Cole Anthony: NYC’s Next Great Phenom and Top-20 National Prospect in 2019 Class Wants To Win

Photo courtesy of Visions by Jeff/Jeffrey Armstrong

By David Cordova

The hallowed gym at Archbishop Molloy High School in the Briarwood section of Queens, NY, has seen plenty of great talent over the last 50-plus years and is a powerhouse that continues to thrive.

Stanners alums include NBA players such as Kevin Joyce (Class of 1969), Brian Winters (Class of 1970), Kenny Smith (Class of 1983), Kenny Anderson (Class of 1989), Sundiata Gaines (Class of 2004) and Russ Smith (Class of 2009).

All of those names listed were Molloy graduates that were All-Americans in high school or college and later made a huge impact on the court, which included winning national championships in college and making the All-Star team and winning a championship in the NBA.

In the present day, there’s one current Stanner that may very well be on the way to earning the same accolades as his predecessors. His name is Cole Anthony. The 6-foot-1 sophomore guard has been making his presence felt since his middle school days and has carried that into high school, as he currently ranked No. 15 in the Class of 2019 by 24/7 Sports.

“I just hate to see anybody go out there and beat my team,” says Anthony. “I just love to win. It’s my love for winning that drives me to play basketball.”

That drive was instilled in him by his father, Greg Anthony, an 11-year veteran in the NBA, who once played for the New York Knicks from 1991 to 1995 and during his college days was on of the main contributors to UNLV winning a national championship in 1990.

When asked about what the elder Anthony’s impact on his basketball career, the younger Anthony replied, “I mean, he’s a huge influence. He’s just one of those people in my life that just pushes me and pushes me to do better every single day.”

The young Anthony also considers himself a student of the game, stating: “What I do is that I watch a lot of games and try to take away one thing from every point guard I see on the court.”

One thing that can be said about Anthony is that he can score and also has great athleticism. “I think I’m an all-around player. I think I’m a good teammate, and I love to win.”


Anthony in Session 1 of the 2016 Nike EYBL in Brooklyn, NY, He was the youngest amongst the entire squad. (Photo courtesy of Nike.)

On playing in a place like New York City: “I mean, it’s just the culture, man. The history that New York has, it’s hard to live up to it, but I love the hype, I love everything about it.”

In his middle school days, Anthony was a very promising prospect when he played for programs such as Team Rio National and the New York Rens. But when it came time to choose a high school, he chose to be a Stanner. “The coach there, [Mike] McCleary, is a very good coach. And the players I had around me, Moses Brown, Khalid Moore, I just felt that we could build something there.”

As a freshman, Anthony led the Stanners to a 22-6 record an appearance in the CHSAA semifinals in which they would lose to eventual city champions, Xaverian, 57-55. In his first season, he averaged 16.9 points and 6.9 assists per game. He would make the News 12 Varsity NYC Second Team.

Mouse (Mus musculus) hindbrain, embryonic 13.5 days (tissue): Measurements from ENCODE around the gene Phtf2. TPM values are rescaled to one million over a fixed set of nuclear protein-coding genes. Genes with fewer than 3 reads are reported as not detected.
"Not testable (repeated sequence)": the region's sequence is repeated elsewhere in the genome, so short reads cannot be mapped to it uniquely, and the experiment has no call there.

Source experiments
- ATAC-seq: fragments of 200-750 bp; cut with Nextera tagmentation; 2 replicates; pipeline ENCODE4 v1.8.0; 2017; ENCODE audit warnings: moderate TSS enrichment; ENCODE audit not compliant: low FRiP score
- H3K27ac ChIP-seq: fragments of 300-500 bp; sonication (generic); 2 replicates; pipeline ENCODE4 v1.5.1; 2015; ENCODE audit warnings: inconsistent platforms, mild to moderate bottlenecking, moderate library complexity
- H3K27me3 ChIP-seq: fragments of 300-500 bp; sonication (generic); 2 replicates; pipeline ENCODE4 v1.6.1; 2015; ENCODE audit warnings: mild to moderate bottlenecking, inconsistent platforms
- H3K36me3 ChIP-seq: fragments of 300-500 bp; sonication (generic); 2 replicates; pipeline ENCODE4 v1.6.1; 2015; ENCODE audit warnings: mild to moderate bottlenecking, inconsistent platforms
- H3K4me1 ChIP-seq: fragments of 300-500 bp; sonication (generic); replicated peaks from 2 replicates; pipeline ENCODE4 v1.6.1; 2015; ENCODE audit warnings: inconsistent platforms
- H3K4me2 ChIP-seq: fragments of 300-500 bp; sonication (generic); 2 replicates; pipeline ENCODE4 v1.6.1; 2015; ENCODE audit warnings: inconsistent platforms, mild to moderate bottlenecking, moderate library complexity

Following his first high school season, he would go on to play for the Pro Scholars Athletics Cardinals on the Nike EYBL circuit once the AAU season rolled around. As the youngest player on a loaded squad that featured two McDonald’s All-Americans in Quade Green (Kentucky) and Mohamed Bamba (undecided), Anthony averaged 9.8 points, 3.2 rebounds and 2.5 assists per game as he helped the Cardinals gain a 14-2 record through four sessions and would make a championship appearance at the Nike Peach Jam.

Anthony soars to the rim for a dunk at a PSA Cardinals practice. (Photo courtesy of Visions by Jeff/Jeffrey Armstrong)


When asked about the Nike EYBL experience, Anthony replied: “That experience has been amazing, it changed me completely. It changed the way I look at the game of basketball. I mean, having an opportunity at such a young age is honestly a blessing and I was just glad to be there.”

Determined to win more than ever, Anthony came into his sophomore year eager to make even more noise. He would average 20.7 points and would lead Molloy to a 21-8 record, a CHSAA Brooklyn/Queens Diocesan championship and the Stanners’ first appearance in the CHSAA city final since 1988, in which they would matchup against Cardinal Hayes of The Bronx. The game would be a very tight, close game for all of four quarters, but the Cardinals would end up on top, 64-62.

Despite a great season, Anthony was not happy with the way the season ended: “Honestly, I thought it was a letdown. I thought we should have won the city championship and eventually go on to win a state championship. I mean, it wasn’t as successful as I wanted it to be, because we didn’t win. End of story.”

When asked about what his goals are for the next two years as a Stanner, he included: “To win a state championship.”

As for his recruitment, which is bound to continue to pick up more and more this spring and summer: “A few schools have reached out, but it’s still between me and my family right now.”

But for right now, his goal is to: “Win Peach Jam. That’s really it. That’s all I want to do is win.”

These next two years will fly by quickly. There may even be a selection to prestigious events such as the McDonald’s All-American Game and the Jordan Brand Classic and also two more chances at winning the city and state championships. But one thing is clear, remember the name, Cole Anthony.


Highlights of Cole Anthony:

Courtesy of BallisLife.

Courtesy of BallisLife.

Courtesy of Home Team Hoops.

Courtesy of Make Playz.

Courtesy of Primetime Hoops.

Courtesy of Mars Reel.

Courtesy of Hoop Major Media.

Courtesy of Rivals.


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